Vatican's bank chiefs probed over laundering
ITALIAN prosecutors questioned the Vatican bank's two top officials yesterday as part of a money-laundering probe that resulted in the seizure of £19m (€22m) from one of its accounts.
Chairman Ettore Gotti Tedeschi and director general Paolo Cipriani spent about four hours at the prosecutor's office a week after authorities seized the account as a precaution.
The chairman said the allegations resulted from a "misunderstanding" that he hoped would be cleared up.
The Vatican has stood by the two men and insisted that its bank, officially known as the Institute for Religious Works, was in the process of trying to comply with international norms to fight money laundering and terrorist financing.
The Vatican bank's finances have long been shrouded in secrecy. Most famously, it was implicated in a scandal over the collapse of the Banco Ambrosiano in the 1980s in one of Italy's largest fraud cases. Roberto Calvi, head of Ambrosiano, was found hanging in London in 1982 in mysterious circumstances.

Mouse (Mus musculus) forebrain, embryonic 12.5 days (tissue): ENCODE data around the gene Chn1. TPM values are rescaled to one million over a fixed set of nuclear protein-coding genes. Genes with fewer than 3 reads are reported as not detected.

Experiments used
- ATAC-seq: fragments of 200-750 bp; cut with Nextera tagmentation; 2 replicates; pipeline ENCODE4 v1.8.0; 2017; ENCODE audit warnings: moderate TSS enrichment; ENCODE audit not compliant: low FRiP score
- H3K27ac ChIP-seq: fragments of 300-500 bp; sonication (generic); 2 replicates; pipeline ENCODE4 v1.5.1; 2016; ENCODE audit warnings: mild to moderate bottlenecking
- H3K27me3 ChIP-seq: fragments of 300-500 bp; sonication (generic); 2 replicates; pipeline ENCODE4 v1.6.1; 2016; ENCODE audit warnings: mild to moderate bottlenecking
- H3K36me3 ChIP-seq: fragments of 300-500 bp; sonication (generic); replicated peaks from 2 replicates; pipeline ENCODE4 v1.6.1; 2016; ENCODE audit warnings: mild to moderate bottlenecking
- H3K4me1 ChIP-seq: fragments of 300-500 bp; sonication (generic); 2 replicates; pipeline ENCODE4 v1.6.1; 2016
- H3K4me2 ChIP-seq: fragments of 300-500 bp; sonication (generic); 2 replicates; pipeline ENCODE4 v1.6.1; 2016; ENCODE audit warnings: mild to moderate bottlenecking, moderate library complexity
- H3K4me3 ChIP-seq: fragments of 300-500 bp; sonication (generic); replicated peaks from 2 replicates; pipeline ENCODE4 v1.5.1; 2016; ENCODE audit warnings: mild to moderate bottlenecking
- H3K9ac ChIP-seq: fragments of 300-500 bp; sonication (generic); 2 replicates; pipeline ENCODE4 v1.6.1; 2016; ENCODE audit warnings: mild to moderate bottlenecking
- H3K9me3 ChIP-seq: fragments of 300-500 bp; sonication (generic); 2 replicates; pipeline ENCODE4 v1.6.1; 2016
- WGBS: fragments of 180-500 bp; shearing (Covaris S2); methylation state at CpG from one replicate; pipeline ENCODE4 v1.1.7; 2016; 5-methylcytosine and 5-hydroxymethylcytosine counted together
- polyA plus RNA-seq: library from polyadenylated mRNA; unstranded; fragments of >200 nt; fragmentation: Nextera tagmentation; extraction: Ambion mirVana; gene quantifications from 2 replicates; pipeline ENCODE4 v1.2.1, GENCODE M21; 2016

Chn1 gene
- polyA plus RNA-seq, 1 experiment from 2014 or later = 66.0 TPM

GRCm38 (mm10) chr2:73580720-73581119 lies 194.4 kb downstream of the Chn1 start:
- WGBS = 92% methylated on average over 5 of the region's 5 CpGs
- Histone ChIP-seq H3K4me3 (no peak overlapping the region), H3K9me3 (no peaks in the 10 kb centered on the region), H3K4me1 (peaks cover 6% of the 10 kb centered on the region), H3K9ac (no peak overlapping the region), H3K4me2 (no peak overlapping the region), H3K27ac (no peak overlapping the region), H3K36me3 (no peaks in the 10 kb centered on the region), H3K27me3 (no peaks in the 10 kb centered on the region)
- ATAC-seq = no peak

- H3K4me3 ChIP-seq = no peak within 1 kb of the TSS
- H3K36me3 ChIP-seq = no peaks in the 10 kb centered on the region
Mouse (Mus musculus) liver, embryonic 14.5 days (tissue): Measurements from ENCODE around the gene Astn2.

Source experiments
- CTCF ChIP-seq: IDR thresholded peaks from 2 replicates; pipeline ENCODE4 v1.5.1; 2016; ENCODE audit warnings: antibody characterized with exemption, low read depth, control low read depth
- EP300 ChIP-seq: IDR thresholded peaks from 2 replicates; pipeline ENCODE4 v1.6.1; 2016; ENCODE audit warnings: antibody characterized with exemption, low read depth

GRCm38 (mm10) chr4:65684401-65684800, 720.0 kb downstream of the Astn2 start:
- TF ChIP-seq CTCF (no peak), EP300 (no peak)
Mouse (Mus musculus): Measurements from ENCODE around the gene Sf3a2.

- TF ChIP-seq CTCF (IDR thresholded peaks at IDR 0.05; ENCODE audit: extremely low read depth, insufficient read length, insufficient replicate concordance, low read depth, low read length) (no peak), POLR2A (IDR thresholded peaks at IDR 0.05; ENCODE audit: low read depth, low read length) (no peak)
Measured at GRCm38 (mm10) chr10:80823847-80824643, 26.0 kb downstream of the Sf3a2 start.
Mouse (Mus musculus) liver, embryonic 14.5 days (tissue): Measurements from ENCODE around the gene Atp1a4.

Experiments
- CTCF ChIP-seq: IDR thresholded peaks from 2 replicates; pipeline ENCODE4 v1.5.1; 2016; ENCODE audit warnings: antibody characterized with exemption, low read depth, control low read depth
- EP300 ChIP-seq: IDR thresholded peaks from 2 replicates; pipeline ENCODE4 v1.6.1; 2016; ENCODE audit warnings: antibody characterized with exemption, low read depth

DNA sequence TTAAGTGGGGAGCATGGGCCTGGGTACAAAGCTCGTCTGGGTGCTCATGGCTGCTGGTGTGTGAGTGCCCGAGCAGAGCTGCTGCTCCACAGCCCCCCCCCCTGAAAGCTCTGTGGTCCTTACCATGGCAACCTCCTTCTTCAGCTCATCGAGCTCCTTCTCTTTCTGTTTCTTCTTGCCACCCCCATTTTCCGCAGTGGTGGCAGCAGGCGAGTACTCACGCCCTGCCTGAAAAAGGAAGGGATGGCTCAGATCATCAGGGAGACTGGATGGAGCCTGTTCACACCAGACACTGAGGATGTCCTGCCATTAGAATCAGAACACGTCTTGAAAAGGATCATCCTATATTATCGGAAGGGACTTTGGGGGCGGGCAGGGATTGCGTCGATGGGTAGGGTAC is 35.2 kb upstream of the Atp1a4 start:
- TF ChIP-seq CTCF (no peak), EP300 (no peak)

Banco Ambrosiano collapsed after the disappearance of $1.3bn (€0.95bn) in loans the bank made to several dummy companies in Latin America.
The Ambrosiano scandal and other cases, including alleged bribes passed on to Italian politicians via Vatican bank accounts, were outlined in depth in the 2009 book 'Vatican SpA', based on a treasure trove of documents left behind by a former Vatican bank official.
Author Gianluigi Nuzzi said this week that the Vatican had undergone a shift in trying to come clean following past scandals and seemed legitimately intent on reforming.
The Bank of Italy, which tipped off financial police about possible irregularities in the Vatican bank account, is headed by respected former Goldman Sachs managing director Mario Draghi. For more than a decade, it was headed by Antonio Fazio, who was forced to resign in 2005 amid a scandal.
Mr Nuzzi said Mr Fazio had long looked the other way concerning Vatican bank finances. He suggested that with an international crackdown on offshore tax havens, Mr Draghi is doing the Vatican no such favours.
In the current investigation, financial police seized the money on September 21 from a Vatican bank account at the Rome branch of Credito Artigiano Spa, after the bank informed the Bank of Italy about possible violations of anti-money laundering norms. Most was destined for JP Morgan in Frankfurt, with the remainder going to Banca del Fucino.